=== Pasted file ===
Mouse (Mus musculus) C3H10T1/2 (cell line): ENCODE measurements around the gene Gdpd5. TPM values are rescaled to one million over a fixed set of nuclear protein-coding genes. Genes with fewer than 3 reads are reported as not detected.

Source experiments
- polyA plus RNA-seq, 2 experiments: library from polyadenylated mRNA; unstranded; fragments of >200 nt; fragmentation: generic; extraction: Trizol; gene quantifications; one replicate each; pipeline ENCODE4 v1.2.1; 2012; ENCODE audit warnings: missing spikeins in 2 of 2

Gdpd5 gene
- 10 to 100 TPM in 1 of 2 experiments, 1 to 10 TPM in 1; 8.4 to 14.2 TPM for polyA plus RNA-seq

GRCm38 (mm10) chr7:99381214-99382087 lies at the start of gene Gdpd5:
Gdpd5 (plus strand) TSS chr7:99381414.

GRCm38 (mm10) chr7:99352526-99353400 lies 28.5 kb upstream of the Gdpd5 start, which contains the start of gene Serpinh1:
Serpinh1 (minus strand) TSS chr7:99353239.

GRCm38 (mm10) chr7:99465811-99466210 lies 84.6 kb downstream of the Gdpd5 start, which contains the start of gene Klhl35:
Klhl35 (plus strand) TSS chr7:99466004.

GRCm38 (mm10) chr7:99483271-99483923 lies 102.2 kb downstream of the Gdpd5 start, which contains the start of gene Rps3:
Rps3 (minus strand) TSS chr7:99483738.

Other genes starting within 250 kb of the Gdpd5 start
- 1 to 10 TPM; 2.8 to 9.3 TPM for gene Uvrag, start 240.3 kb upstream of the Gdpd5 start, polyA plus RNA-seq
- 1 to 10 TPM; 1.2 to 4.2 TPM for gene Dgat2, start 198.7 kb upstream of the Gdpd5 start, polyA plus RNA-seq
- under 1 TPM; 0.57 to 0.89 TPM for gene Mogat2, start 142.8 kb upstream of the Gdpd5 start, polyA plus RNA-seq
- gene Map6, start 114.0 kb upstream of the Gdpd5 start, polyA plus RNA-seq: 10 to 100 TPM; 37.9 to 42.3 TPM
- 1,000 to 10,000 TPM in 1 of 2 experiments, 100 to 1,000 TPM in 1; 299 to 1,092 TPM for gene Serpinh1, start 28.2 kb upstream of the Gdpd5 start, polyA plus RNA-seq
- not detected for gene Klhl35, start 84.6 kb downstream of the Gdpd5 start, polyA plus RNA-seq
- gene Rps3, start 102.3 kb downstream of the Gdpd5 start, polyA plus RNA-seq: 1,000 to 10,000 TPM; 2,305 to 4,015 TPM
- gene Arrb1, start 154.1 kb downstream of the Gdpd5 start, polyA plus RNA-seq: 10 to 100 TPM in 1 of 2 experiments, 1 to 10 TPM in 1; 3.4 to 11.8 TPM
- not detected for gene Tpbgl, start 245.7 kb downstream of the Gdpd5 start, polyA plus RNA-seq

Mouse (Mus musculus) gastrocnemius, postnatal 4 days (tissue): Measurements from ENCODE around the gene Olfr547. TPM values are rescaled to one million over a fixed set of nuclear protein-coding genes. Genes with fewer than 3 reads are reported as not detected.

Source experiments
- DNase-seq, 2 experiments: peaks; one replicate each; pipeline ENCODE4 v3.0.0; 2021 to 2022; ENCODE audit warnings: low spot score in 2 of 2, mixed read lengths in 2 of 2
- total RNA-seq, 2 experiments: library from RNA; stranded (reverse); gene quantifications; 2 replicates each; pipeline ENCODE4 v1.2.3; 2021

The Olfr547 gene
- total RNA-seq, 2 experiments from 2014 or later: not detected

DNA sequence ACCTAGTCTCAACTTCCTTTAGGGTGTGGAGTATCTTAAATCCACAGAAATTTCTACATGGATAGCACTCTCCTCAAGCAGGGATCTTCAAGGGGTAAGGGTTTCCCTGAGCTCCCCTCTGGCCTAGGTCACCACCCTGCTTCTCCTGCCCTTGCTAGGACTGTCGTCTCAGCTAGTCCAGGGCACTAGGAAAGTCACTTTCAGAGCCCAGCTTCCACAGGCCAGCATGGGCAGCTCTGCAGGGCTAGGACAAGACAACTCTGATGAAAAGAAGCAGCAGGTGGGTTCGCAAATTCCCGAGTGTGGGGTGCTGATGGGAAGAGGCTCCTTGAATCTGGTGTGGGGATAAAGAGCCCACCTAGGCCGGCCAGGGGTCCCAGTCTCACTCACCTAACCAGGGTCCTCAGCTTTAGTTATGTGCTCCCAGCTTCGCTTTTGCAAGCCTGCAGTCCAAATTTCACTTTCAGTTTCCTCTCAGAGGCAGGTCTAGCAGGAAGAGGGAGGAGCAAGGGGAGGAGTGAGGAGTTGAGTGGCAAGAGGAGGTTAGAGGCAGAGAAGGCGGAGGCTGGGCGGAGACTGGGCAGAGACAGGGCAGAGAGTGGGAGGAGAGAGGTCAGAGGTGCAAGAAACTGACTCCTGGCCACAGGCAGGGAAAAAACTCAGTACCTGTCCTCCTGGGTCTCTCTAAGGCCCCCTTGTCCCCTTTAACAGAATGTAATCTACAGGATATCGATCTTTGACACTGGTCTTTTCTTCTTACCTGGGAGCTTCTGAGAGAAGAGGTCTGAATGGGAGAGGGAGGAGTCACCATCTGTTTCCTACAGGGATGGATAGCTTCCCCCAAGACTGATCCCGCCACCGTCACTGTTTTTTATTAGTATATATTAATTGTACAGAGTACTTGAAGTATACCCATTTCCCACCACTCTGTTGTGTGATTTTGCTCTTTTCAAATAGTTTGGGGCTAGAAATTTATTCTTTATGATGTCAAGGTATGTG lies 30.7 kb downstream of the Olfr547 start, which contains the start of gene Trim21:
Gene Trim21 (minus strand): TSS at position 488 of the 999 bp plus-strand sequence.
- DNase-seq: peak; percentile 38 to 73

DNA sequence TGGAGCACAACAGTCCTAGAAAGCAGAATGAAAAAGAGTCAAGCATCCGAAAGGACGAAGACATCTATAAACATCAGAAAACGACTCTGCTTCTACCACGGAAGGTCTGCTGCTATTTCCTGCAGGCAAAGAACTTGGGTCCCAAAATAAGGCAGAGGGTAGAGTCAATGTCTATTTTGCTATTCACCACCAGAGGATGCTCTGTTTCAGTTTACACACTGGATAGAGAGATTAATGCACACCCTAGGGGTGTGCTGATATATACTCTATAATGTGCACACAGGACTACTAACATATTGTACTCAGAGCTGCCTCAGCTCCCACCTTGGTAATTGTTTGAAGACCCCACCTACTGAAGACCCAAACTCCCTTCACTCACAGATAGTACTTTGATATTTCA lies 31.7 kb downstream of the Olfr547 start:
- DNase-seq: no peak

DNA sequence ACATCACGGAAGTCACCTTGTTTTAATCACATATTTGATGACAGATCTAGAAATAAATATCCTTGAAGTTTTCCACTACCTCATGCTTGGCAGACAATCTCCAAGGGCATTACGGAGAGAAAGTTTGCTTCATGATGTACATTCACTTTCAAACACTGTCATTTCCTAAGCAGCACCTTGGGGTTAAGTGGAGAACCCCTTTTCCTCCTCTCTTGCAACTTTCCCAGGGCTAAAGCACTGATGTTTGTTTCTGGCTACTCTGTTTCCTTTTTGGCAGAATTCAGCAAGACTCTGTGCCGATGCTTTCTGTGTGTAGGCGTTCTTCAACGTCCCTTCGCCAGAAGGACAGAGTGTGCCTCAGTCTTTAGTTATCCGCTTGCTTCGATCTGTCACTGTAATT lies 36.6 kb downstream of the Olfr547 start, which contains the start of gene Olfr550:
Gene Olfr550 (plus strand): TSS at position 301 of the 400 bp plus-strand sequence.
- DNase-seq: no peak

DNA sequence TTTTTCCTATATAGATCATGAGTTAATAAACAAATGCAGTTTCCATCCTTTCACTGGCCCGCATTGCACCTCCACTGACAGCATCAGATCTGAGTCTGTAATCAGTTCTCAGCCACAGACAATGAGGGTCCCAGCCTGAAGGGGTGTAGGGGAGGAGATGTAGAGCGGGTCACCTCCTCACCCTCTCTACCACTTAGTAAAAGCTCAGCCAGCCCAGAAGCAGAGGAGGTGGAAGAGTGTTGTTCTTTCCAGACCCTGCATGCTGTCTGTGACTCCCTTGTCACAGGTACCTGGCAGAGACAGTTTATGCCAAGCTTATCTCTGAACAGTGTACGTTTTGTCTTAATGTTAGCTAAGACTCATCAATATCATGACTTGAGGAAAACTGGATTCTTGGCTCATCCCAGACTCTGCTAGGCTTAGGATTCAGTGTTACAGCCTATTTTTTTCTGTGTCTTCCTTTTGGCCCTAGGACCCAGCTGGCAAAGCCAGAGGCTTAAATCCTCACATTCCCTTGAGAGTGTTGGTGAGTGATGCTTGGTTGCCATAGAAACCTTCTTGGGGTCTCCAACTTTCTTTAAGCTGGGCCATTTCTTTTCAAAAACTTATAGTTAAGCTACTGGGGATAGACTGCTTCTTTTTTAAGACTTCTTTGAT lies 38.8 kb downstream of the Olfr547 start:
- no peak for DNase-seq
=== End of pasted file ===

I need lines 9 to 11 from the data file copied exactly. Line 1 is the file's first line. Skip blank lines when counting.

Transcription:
Serpinh1 (minus strand) TSS chr7:99353239.

GRCm38 (mm10) chr7:99465811-99466210 lies 84.6 kb downstream of the Gdpd5 start, which contains the start of gene Klhl35:
Klhl35 (plus strand) TSS chr7:99466004.